Rick Prelinger, an archivist, writer and filmmaker, founded Prelinger Archives, whose collection of 60,000 advertising, educational, industrial, and amateur films was acquired by the Library of Congress in 2002 after 20 years' operation. Rick has partnered with the Internet Archive to make over 5,000 films from Prelinger Archives available online for free viewing, downloading and reuse. His feature-length film PANORAMA EPHEMERA (2004), depicting the conflicted landscapes of 20th-century America, played in venues around the world, and his new film NO MORE ROAD TRIPS? (2013) is currently in pre-release. His "Field Guide to Sponsored Films" was published in 2006 by the National Film Preservation Foundation.
Prelinger is Board President of the Internet Archive, has been a board member of the San Francisco Cinematheque, and sat on the National Film Preservation Board for five years as representative of the Association of Moving Image Archivists. He is co-founder of the Prelinger Library, an appropriation-friendly private research library that is open to the public, located in downtown San Francisco, and was appointed Associate Professor of Film and Digital Media at UC Santa Cruz in 2013.
Prelinger will also be at the Vermont International Film Festival on October 12: LOST, FOUND & REMIXED: SURVIVING PLENTY: Archival Filmmaking in the age of Mass Production
Tuesday, September 24, 2013 from 4:30 p.m. in Billings North Lounge
"THE REVOLUTIONARY ORIGINS OF AMERICAN CIVIL SOCIETY: LAW, TOLERATION, AND THE LANGUAGE OF RIGHTS"
Timothy Breen, The University of Vermont James Marsh Professor-At-Large, William Smith Mason Emeritus Professor of American History, Northwestern University; Founding Director of the Nicolas D. Chabraja Center for Historical Studies
ADA: Individuals with disabilities requiring accommodations, call Conference and Events as soon as possible at 656-5665.
Thursday, September 19, 2013, 4:30-6:30 pm, Waterman Building, Room 427
"UVM Faculty Panel on the Current Crisis in Syria"
Prof. Bogac Ergene (UVM, History)
Prof. Greg Gause (UVM, Political Science)
Prof. Mark Stoler (UVM, History, Emeritus)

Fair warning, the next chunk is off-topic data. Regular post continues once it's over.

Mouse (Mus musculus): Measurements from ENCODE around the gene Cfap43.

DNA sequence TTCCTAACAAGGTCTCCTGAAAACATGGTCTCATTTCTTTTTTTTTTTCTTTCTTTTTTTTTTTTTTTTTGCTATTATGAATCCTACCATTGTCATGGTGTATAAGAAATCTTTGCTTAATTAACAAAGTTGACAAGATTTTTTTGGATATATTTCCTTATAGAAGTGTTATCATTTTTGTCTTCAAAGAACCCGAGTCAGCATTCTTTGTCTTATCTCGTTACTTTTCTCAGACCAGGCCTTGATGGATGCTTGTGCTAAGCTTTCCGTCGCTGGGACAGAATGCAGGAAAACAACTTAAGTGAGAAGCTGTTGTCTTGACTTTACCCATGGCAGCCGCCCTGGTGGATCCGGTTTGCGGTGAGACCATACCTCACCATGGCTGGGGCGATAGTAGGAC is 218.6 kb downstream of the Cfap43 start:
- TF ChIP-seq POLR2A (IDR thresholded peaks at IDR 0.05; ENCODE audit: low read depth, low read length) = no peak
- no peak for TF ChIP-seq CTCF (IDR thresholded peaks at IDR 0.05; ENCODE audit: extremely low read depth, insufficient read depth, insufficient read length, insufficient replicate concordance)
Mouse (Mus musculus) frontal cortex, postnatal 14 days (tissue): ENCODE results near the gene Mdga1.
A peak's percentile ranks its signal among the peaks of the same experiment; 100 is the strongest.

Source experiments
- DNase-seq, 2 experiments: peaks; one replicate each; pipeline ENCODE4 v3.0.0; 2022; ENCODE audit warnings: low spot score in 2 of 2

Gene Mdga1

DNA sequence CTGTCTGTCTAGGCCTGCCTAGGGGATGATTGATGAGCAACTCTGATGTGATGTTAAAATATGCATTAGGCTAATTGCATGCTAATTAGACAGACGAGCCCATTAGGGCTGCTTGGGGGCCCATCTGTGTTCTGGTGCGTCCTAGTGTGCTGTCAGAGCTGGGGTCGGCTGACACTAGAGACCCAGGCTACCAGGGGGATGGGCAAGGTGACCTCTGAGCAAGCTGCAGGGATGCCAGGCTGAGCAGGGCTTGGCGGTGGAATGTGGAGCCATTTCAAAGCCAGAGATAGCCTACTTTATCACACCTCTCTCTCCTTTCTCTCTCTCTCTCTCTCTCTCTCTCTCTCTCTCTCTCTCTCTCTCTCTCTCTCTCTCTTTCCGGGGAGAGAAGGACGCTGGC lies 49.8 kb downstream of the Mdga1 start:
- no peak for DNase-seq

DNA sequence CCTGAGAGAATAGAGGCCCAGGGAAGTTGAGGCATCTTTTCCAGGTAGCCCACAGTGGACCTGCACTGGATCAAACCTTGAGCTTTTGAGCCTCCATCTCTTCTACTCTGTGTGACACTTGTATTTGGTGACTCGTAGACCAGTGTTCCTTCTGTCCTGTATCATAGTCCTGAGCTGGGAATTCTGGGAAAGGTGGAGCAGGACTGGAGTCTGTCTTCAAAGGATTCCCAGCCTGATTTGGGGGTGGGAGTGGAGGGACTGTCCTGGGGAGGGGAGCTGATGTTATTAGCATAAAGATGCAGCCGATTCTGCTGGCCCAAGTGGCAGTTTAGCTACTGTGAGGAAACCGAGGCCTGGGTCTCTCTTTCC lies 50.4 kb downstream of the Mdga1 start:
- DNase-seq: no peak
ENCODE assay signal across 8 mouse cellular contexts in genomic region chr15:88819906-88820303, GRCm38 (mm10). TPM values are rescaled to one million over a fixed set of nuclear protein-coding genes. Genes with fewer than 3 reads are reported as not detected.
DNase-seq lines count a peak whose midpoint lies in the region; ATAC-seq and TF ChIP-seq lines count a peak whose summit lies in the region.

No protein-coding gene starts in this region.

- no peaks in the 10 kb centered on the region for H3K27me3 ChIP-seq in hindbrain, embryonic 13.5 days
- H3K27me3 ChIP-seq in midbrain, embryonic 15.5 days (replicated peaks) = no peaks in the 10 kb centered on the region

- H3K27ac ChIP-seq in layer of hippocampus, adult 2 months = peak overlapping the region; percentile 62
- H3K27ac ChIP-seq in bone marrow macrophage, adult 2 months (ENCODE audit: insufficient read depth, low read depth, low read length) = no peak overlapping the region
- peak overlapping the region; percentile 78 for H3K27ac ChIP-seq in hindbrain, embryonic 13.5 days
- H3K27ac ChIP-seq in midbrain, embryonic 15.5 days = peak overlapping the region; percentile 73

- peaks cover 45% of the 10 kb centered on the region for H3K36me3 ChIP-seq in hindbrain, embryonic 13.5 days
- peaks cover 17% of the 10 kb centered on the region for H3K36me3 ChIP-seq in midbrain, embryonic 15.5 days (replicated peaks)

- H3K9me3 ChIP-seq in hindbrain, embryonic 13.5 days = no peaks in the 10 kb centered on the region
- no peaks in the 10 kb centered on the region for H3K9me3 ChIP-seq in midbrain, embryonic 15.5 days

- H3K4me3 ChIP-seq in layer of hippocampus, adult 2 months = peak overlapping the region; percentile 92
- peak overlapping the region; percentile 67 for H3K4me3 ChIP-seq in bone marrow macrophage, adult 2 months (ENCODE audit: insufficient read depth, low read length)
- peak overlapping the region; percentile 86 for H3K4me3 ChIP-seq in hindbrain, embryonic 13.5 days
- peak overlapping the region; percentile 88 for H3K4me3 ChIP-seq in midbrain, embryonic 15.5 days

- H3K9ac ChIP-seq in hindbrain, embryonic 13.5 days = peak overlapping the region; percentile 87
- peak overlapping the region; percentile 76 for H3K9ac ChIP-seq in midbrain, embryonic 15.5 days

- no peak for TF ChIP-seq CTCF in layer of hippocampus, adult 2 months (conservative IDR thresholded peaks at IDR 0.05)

Prof. Steve Viner (Middlebury College, Philosophy)
Prof. Melissa Willard-Foster (UVM, Political Science)
Sponsored by the UVM Middle East Studies Program. Event is free and open to the public.
Call 802-656-4474 or email email@example.com for more information. See poster.
SPRING 2013 Events
Thursday, May 2, 2013, at 2 p.m. in John Dewey Lounge, Old Mill
Denise Youngblood, Professor of History, 2013 Recipient of the Annual Robert V. Daniels Award
The award is sponsored by the Global and Regional Studies Program and celebrates the achievements of UVM's most distinguished scholars and teachers of international studies.
Previous recipients include Professor Robert V. Daniels (2004), Professor Emeritus William Metcalfe (2005), Professor Emeritus Abbas Alnasrawi (2006), Professor Emeritus Peter Seybolt (2007), Professor André Senécal (2008), Professor Kevin McKenna (2009), Professor George Moyser (2010), Professor Juefei Wang (2011) and Professor Wolfgang Mieder (2012). In conjunction with the Robert V. Daniels Award, Global and Regional Studies will induct 16 new graduating seniors into the Sigma Iota Rho Honor Society for International Studies at the event.
Information: (802) 656-1096, firstname.lastname@example.org.
Monday, April 29, 2013 from 4:00-6:00 p.m. in Memorial Lounge, Waterman Bldg., Room 338
2013 Phi Alpha Theta Induction Ceremony & Reception
Faculty Advisor: Professor Denise J. Youngblood. Appetizers and beverages available. For additional information, contact Kathy Truax at 802-656-3180 or email Kathleen.Truax@uvm.edu
April 23, 2013, 7 pm, Special Collections Reading Room, UVM, Bailey/Howe Library
Friends of Special Collections Lecture: Porches of North America: Thomas Visser, Associate Professor of Historic Preservation at the University of Vermont
Piazzas, verandahs, stoops and more: join Thomas Visser for a fascinating look at porches on April 23 in Special Collections. Visser, associate professor of Historic Preservation and director of the Historic Preservation at the University of Vermont, will discuss his latest book, Porches of North America. His slide presentation will explore how this well-loved building feature has evolved in the United States and Canada. He will also discuss his research into many curious social uses, traditions, customs, and special activities associated with porch life.
While porches have a long history and are a familiar feature of the landscape, Visser and his students discovered that there were relatively few real studies of porches. He has filled the gap with Porches of North America, a 304-page book that includes sections on the history of porches as well as their many forms and functions. The book is loaded with illustrations of porches of all kinds, many from UVM Special Collections.
The presentation is free and open to the public. For more information, email email@example.com or call 656-2138.
Monday, March 4, 2013 at St. Michael's College, Hoehl Welcome Ctr.
"Secretary of State George C. Marshall and the Creation of Israel: The Partition and Recognition Controversies of 1947-1948."
Saint Michael's College is pleased to present The Annual Rabbi Max B. Wall Lecture Series featuring Dr. Mark A. Stoler, Editor of the Papers of George C. Marshall, Emeritus Professor of History, University of Vermont
Free and open to the public. For more information, contact Edward Mahoney: EMAHONEY@SMCVT.EDU
Monday, February 25, 2013 from 3:30-5:30 p.m. in UVM Billings Marsh Lounge
"Missionaries and the Rise of the Muslim Brotherhood in Egypt"